International Association of Constitutional Law: Cape Town Roundtable, 9-11 April 2006
The 1990s was a decade of constitution-making around the world. A central interest of comparative constitutional lawyers then was the role of constitutions in facilitating democratic transition. In addition to laying down the democratic ‘rules of the game’, some of these constitutions also had a clear transformative intent, promising social justice after a period of totalitarian or otherwise unjust rule. Ten to 15 years later, the question is whether these constitutions have been successful – have they served to entrench constitutionalism and lived up to their transformative promise?
The Cape Town roundtable conference aimed to use South Africa as a focal point for addressing this broad question. It was organised around three themes: past political violence, ethnic minorities and poverty alleviation. Each of these themes was chosen for its importance to South Africa’s transition and post-transitional challenges.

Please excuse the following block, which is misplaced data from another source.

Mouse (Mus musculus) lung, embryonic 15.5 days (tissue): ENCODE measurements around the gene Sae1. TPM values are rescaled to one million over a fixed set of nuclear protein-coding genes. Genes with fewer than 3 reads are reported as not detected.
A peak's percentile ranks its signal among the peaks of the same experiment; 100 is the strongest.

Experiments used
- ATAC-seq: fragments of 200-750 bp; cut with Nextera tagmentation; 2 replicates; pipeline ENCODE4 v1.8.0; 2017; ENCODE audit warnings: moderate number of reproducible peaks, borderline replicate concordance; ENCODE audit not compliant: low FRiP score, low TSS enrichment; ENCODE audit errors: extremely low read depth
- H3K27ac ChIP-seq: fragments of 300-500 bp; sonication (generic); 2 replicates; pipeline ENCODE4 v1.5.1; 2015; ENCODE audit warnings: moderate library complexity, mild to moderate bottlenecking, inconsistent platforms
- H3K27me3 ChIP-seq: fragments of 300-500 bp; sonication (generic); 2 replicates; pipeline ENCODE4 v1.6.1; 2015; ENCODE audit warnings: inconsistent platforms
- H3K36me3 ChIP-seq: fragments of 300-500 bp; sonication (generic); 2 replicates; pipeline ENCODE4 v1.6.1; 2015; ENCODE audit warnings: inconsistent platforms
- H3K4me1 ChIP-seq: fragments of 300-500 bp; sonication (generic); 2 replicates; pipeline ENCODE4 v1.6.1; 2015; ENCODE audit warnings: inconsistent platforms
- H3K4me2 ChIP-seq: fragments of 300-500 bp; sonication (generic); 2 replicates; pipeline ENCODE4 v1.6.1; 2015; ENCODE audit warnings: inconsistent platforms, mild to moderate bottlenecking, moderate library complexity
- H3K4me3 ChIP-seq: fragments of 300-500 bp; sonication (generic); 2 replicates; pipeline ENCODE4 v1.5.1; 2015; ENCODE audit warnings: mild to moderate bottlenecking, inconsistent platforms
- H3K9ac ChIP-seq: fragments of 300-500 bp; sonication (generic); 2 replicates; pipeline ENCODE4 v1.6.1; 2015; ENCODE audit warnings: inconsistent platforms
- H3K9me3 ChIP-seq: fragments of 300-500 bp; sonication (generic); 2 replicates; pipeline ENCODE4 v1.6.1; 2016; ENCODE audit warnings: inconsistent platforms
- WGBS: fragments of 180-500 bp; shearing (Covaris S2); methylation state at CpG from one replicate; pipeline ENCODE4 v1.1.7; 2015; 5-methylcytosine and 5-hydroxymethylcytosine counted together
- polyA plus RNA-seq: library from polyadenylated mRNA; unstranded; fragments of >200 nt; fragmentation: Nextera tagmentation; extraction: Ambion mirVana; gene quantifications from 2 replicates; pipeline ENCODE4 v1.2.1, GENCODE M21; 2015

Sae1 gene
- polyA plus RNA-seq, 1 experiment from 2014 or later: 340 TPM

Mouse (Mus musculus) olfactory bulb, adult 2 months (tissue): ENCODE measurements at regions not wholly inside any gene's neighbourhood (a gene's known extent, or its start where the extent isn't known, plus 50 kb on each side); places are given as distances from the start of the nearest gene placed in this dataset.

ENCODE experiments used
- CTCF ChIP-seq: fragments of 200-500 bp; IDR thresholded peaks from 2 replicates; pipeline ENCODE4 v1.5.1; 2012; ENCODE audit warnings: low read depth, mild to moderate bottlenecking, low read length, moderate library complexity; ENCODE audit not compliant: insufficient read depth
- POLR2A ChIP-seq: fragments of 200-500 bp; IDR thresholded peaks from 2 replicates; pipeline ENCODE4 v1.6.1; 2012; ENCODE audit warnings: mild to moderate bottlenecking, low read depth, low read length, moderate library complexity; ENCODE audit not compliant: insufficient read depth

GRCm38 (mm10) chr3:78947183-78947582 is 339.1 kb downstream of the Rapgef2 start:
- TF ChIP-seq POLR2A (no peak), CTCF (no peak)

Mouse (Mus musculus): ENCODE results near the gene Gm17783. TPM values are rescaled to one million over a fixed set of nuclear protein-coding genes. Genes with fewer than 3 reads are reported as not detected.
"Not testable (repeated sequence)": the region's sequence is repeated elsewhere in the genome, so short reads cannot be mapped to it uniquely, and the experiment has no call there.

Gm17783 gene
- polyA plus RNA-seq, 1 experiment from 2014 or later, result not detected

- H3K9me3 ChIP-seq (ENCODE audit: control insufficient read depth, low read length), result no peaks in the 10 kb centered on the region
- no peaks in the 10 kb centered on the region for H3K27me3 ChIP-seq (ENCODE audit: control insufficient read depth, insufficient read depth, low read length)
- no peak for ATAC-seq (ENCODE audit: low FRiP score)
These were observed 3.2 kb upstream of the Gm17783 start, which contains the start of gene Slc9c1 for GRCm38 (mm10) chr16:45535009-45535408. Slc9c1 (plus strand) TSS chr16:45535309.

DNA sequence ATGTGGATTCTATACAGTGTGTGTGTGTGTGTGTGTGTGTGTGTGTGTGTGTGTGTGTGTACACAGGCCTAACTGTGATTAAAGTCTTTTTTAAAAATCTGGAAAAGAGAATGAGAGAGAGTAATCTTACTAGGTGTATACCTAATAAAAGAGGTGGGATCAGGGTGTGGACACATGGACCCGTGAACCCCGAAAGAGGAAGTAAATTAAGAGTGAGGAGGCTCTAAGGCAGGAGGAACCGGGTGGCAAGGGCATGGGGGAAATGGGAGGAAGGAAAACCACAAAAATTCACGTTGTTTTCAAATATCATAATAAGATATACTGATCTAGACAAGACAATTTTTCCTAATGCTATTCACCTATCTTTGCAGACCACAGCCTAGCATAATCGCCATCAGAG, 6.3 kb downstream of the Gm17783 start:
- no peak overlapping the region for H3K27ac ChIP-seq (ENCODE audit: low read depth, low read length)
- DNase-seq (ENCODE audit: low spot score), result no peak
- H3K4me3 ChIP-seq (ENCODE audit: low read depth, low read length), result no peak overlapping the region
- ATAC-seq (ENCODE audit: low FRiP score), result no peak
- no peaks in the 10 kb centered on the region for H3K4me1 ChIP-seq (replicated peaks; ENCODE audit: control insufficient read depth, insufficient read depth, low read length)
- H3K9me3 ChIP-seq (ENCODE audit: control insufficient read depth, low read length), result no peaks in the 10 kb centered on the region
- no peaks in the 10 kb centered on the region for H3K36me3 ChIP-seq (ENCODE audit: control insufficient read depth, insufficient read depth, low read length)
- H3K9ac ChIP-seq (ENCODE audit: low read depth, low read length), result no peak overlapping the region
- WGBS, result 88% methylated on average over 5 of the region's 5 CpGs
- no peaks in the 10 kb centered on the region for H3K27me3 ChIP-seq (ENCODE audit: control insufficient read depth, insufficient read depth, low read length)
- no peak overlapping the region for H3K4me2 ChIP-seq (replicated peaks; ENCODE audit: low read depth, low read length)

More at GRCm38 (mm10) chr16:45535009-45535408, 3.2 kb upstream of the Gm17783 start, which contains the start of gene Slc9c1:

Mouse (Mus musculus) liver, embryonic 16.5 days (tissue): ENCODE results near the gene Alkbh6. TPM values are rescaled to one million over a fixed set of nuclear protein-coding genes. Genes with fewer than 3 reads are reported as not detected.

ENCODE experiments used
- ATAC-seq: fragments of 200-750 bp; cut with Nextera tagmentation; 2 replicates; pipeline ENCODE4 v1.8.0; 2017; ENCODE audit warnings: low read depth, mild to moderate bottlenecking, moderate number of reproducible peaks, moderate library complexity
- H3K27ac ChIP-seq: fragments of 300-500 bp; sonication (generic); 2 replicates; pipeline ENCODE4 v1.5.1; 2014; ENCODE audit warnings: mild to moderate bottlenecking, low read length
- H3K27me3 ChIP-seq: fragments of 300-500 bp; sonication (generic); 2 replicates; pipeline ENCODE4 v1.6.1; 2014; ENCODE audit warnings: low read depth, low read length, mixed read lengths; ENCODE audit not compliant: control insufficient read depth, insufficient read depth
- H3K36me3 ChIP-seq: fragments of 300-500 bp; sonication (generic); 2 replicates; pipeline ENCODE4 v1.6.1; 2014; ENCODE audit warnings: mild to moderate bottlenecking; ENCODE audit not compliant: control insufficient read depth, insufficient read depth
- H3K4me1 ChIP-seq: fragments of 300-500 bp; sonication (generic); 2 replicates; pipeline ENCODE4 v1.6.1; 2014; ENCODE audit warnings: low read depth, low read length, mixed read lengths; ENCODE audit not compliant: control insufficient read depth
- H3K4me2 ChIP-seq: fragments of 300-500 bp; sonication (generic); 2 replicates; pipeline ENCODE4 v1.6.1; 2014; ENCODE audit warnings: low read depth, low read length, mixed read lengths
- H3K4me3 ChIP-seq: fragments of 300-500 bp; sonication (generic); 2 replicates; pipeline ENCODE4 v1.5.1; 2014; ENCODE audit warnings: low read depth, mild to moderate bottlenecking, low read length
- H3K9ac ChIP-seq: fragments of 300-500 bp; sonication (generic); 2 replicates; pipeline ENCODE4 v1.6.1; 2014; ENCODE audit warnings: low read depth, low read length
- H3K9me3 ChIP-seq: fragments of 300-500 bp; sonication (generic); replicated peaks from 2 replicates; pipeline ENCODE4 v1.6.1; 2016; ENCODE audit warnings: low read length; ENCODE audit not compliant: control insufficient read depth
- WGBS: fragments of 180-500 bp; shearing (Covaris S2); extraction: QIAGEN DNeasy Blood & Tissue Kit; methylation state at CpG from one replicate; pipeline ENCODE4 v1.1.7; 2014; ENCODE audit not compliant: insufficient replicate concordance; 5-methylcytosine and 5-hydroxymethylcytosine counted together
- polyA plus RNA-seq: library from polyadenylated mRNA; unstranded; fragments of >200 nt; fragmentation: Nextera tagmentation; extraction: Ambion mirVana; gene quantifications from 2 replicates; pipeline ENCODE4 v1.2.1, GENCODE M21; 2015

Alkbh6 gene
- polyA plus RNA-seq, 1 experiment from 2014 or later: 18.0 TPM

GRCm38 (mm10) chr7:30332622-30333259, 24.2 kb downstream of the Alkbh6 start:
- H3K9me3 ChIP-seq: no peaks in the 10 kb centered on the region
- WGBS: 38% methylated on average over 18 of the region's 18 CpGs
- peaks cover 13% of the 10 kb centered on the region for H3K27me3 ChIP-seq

In keeping with the focus on the role of constitutions in poverty alleviation, the conference included presentations and a specialised workshop on the domestic implementation of international trade agreements in Africa. tralac, with the support of Ausaid, hosted the workshop on the second day of the conference.
Several papers were delivered during the morning session (as part of this conference) and dealt with the incorporation of international legal instruments, in particular trade agreements and protocols, in the countries of Southern Africa. Papers were delivered by Prof Gerhard Erasmus, Dr Steven Churches of Australia, Dr Steven Kokerai of the SADC Secretariat in Gaborone, and Prof Cistac of the Eduardo Mondlane University in Maputo, Mozambique. These papers deal with constitutional and public law provisions in Australia and a number of Southern African states. The South African Constitution (sections 231 - 239) and related legislation on trade administration were discussed in detail.
The ad hoc workshop was convened in the afternoon for participants from member states in Southern Africa. This provided an opportunity for the various legal advisors of the governments, of SADC and SACU to explain their needs and views on future developments.